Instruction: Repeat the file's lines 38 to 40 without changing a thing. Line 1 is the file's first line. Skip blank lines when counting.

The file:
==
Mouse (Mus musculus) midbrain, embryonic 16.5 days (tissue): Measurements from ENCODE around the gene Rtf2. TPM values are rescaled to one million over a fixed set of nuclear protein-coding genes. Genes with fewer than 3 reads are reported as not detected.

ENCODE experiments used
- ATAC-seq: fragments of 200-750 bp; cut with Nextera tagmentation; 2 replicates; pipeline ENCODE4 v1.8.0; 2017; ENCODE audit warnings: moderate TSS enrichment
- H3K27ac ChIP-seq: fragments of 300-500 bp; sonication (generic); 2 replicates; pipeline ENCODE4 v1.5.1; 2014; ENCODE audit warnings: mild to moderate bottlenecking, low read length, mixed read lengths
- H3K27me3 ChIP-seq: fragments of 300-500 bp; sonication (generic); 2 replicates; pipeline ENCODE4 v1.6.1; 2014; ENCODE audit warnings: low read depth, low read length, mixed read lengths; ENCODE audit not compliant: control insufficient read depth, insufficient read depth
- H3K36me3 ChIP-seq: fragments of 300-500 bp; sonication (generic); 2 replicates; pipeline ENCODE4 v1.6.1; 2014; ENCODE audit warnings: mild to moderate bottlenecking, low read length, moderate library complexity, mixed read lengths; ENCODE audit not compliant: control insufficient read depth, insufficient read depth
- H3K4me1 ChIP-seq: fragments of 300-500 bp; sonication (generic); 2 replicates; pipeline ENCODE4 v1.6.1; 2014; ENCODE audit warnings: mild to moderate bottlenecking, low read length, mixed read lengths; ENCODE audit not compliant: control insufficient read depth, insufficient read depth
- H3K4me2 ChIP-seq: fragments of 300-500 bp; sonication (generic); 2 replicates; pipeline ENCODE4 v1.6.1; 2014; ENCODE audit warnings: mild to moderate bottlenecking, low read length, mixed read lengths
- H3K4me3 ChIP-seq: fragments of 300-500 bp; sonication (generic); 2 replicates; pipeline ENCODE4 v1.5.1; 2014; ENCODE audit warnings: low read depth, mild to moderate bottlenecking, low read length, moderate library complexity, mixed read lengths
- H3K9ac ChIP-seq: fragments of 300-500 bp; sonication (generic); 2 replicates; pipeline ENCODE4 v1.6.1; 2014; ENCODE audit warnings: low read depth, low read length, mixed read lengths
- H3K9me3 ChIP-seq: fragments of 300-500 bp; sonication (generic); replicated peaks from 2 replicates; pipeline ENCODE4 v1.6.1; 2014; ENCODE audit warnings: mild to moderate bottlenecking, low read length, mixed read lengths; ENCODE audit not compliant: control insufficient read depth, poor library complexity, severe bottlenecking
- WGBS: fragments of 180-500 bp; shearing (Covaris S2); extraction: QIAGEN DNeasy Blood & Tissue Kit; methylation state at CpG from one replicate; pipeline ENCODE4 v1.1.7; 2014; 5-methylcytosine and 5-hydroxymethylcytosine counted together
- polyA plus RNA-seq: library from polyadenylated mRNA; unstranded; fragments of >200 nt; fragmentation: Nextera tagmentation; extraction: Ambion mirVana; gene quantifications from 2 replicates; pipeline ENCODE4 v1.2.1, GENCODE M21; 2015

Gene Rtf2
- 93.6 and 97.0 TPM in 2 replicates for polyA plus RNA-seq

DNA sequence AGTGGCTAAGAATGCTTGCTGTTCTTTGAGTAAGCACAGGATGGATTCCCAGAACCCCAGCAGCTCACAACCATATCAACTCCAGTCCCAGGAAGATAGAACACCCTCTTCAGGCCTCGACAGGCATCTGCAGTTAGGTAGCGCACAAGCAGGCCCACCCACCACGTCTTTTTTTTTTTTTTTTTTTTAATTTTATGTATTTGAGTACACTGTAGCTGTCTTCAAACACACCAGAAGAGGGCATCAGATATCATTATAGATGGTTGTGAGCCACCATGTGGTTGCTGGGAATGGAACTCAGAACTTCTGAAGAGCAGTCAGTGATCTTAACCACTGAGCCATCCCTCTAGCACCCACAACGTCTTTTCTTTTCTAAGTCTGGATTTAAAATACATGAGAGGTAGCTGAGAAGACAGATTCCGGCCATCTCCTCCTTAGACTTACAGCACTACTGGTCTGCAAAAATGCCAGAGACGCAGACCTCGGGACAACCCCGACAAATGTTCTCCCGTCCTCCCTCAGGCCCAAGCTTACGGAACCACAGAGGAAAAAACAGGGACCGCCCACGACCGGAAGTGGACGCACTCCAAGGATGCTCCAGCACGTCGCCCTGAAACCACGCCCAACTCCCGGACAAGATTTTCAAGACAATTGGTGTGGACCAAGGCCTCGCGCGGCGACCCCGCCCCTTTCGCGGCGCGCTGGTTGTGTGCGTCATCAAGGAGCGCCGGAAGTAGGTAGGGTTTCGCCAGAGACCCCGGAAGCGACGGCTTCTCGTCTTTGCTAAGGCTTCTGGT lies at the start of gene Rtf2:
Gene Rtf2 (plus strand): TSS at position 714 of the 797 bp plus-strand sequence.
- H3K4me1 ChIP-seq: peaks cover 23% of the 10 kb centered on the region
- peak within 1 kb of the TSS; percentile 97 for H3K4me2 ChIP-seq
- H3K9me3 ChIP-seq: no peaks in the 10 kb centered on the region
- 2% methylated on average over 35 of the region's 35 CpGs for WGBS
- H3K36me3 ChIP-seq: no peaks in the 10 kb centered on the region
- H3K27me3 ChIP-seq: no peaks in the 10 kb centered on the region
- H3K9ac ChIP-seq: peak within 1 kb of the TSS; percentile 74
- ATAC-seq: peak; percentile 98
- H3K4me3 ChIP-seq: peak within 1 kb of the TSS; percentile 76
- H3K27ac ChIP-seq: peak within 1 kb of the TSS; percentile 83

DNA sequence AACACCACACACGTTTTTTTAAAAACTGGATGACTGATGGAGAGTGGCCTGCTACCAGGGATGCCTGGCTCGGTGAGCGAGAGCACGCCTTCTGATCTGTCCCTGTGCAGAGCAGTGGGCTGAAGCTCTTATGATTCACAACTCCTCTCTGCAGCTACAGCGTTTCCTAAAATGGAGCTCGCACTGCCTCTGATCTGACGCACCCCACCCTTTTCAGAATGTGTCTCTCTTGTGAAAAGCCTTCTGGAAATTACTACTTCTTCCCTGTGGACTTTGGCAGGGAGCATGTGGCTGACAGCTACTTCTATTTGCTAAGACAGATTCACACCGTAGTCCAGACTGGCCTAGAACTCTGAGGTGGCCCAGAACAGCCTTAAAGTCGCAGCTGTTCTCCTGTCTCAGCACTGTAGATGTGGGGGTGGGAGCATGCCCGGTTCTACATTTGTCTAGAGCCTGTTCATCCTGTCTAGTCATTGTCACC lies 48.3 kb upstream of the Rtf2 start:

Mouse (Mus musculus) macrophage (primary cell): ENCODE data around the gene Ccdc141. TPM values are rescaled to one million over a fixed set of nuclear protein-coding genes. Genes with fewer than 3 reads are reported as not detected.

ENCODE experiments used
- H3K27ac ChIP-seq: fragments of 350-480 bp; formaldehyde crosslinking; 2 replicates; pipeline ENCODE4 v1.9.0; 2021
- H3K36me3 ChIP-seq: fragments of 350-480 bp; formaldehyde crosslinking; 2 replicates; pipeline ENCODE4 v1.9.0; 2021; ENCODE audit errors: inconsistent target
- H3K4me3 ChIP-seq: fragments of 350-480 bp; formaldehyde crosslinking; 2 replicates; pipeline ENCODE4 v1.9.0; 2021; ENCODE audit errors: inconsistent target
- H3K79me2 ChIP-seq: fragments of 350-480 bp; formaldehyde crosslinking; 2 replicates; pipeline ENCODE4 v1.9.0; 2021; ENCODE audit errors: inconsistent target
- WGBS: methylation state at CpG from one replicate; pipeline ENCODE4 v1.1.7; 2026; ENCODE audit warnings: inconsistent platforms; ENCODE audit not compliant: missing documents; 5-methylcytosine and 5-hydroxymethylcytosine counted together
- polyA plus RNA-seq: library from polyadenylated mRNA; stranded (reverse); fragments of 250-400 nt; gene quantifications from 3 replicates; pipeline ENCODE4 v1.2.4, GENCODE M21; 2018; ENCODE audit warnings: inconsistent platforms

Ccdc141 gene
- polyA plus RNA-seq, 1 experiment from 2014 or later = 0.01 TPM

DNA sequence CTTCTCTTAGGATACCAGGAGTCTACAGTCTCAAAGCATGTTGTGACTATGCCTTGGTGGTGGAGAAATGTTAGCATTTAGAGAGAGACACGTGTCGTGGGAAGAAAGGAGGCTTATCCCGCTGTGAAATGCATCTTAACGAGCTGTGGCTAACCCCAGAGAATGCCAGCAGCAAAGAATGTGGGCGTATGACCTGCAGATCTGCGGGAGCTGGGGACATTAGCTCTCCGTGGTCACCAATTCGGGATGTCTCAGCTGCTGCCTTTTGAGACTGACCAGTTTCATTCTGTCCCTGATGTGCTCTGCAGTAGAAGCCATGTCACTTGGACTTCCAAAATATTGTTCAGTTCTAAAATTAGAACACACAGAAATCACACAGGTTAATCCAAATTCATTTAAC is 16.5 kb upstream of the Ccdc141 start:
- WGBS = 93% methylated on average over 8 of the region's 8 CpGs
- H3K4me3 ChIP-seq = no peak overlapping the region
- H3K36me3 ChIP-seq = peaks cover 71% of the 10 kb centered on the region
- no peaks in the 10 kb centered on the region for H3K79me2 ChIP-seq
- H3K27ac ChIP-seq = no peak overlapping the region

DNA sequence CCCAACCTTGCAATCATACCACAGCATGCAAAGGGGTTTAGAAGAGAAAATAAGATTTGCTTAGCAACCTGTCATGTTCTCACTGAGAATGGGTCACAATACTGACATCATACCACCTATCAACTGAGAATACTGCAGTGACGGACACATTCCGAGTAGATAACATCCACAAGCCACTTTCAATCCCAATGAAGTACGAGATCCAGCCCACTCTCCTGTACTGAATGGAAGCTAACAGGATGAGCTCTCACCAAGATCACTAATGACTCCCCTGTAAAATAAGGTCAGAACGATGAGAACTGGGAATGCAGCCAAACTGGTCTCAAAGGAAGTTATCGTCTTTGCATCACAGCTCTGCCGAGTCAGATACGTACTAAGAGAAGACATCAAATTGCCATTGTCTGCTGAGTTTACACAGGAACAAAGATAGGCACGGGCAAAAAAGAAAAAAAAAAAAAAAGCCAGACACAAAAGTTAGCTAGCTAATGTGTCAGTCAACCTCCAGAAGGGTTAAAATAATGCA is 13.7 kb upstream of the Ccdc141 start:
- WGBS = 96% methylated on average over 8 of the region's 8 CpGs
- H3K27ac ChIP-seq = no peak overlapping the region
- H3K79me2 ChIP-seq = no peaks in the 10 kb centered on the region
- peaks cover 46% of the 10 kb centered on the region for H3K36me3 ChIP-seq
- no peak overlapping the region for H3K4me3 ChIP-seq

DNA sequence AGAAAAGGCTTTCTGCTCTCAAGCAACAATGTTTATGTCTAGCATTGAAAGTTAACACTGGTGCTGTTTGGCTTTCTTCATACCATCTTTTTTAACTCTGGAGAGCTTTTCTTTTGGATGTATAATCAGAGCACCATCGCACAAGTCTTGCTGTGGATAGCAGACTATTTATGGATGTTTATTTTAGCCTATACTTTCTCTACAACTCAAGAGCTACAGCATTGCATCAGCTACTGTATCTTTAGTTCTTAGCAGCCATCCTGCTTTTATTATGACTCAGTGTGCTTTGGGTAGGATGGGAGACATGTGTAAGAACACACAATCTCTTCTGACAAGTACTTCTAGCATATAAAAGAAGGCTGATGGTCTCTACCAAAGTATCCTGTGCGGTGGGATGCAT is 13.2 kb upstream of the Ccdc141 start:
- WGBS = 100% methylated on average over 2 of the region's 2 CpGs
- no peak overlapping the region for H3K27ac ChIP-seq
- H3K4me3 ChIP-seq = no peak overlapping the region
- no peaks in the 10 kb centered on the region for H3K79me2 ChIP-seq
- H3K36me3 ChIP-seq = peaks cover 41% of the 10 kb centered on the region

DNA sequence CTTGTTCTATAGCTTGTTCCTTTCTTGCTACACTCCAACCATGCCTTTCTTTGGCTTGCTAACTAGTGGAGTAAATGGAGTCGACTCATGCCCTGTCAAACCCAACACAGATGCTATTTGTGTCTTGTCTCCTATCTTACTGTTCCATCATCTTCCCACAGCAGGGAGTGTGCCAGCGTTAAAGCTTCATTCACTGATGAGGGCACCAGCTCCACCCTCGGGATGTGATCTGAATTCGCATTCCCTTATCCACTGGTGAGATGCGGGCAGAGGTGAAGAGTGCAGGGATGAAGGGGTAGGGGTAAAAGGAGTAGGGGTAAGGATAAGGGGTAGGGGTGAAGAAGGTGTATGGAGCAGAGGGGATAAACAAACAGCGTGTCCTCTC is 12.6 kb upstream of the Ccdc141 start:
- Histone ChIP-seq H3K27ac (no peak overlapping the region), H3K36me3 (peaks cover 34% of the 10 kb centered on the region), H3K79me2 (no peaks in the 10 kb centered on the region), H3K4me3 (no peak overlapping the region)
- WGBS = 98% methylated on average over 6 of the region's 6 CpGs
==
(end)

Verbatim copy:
- polyA plus RNA-seq, 1 experiment from 2014 or later = 0.01 TPM

DNA sequence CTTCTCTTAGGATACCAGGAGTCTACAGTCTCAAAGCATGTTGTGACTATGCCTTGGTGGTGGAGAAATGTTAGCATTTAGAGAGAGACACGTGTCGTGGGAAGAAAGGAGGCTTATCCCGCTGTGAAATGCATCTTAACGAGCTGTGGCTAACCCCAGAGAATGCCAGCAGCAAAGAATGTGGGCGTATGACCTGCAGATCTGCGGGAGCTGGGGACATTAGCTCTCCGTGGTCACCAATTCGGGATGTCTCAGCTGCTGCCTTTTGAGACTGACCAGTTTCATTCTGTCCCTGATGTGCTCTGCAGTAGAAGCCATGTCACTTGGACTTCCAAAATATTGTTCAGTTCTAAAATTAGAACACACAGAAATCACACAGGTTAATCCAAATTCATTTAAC is 16.5 kb upstream of the Ccdc141 start:
- WGBS = 93% methylated on average over 8 of the region's 8 CpGs